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Mom and baby shopping

Grocery shopping can be so routine, and our habits so commonsensical, that it can be hard to understand why marketers are desperate to gain greater understanding of what we do and why. Every time you turn around, there’s a new study that examines how and why we shop, with the ultimate goal of selling us more stuff.

The newest such study promises to pull back the curtain on what Moms are really doing in the grocery store. Where do they prefer to go? Where do they get their coupons? And are they using their phones for more than just phone calls?

The location analytics company Placed examined the movements of 125,000 (opted-in) Moms, and surveyed more than 5,000 of them, to answer questions about what Moms prefer and how and where marketers can best reach them.

The best place to reach them, apparently, is Kroger. The study found that 13.7% of American mothers visited Kroger in November 2013, more than double the percentage that visited ALDI. Not far behind were Safeway and Publix. No huge surprise there, since one would think that the largest grocery chains ought to have the largest number of visitors.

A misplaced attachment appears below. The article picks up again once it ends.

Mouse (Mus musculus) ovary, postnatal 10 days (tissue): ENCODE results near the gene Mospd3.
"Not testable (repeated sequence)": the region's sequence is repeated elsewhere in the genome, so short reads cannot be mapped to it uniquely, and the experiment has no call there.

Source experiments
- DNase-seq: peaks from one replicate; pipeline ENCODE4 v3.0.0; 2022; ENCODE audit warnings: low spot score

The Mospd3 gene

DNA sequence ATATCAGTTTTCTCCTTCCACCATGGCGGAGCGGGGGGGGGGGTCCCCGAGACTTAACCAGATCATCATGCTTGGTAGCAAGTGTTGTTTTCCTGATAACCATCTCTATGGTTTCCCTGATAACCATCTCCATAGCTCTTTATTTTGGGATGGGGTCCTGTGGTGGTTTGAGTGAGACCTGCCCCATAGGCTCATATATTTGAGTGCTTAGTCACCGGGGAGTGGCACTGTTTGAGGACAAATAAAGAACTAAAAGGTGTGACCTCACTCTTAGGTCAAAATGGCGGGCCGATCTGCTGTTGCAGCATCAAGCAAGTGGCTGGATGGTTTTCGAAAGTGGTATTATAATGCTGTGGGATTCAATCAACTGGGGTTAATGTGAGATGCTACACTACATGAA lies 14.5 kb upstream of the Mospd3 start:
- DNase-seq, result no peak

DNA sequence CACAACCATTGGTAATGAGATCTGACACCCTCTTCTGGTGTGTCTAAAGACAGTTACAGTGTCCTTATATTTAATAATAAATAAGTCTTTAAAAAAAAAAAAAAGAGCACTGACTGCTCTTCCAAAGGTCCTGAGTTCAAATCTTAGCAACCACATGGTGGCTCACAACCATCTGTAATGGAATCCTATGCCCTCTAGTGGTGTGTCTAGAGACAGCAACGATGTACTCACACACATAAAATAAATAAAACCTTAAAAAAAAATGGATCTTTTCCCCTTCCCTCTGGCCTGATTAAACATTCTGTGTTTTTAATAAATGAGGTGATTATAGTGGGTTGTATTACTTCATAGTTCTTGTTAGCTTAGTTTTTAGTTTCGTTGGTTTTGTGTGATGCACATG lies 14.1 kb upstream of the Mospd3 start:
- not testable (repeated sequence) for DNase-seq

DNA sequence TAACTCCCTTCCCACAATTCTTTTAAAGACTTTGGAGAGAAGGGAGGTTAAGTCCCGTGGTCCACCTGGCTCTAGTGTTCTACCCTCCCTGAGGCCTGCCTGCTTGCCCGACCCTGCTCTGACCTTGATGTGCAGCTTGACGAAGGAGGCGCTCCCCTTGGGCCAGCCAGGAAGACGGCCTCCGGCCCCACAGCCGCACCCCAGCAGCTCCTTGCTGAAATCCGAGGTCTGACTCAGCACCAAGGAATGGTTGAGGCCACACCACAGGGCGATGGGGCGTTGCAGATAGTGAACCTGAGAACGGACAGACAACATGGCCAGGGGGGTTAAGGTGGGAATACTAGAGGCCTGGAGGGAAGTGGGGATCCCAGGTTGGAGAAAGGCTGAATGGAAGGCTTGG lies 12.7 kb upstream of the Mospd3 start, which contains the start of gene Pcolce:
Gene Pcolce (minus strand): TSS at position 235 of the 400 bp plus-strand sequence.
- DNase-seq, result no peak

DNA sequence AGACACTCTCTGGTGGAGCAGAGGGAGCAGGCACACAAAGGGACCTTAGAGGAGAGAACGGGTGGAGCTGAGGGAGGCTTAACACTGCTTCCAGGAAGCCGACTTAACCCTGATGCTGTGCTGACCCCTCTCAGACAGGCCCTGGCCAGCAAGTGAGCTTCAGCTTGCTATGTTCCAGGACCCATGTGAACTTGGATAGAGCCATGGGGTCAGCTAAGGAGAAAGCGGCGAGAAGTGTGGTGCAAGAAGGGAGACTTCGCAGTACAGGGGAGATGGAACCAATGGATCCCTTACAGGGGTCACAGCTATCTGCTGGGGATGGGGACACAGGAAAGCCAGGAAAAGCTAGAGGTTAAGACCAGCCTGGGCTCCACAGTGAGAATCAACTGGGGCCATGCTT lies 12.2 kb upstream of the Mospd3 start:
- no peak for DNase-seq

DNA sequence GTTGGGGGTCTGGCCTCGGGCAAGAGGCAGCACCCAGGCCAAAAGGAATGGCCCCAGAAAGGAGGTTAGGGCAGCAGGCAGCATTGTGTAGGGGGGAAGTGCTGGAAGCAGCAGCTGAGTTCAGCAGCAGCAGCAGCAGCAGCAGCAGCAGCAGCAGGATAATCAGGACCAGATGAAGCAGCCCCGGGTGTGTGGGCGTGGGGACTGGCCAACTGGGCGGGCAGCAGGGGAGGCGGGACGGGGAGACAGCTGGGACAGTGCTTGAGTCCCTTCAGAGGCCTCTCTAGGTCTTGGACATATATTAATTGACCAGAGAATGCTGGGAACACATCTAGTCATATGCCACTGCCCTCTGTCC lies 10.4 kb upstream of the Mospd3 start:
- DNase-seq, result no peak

More surprising was the finding that Moms seem to shun specialty supermarkets. Mothers were 41% less likely to visit Whole Foods, and 26% less likely to visit Trader Joe’s than the average shopper. Instead, Moms prefer places like H-E-B. They were 50% more likely to visit H-E-B than the average shopper, 33% more likely to visit Food Lion and 26% more likely to visit ALDI.

You’re also more likely to bump into a Mom at a dollar store. The survey says mothers were 34% more likely to visit Family Dollar, 30% more likely to visit Dollar General and 28% more likely to visit Dollar Tree than the average shopper. “Mothers show a strong propensity to visit deal-focused stores, especially those within the dollar store genre,” the study concludes, “as low prices attracted a large share of mothers.”